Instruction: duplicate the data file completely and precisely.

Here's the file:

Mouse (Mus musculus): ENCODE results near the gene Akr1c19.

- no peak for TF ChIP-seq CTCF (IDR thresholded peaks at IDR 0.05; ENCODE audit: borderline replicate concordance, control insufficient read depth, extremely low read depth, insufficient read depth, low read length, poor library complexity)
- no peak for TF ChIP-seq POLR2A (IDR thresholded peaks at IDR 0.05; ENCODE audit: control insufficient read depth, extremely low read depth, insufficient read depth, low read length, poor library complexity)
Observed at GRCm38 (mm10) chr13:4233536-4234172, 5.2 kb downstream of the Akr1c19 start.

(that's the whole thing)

Mouse (Mus musculus): ENCODE results near the gene Akr1c19.

- no peak for TF ChIP-seq CTCF (IDR thresholded peaks at IDR 0.05; ENCODE audit: borderline replicate concordance, control insufficient read depth, extremely low read depth, insufficient read depth, low read length, poor library complexity)
- no peak for TF ChIP-seq POLR2A (IDR thresholded peaks at IDR 0.05; ENCODE audit: control insufficient read depth, extremely low read depth, insufficient read depth, low read length, poor library complexity)
Observed at GRCm38 (mm10) chr13:4233536-4234172, 5.2 kb downstream of the Akr1c19 start.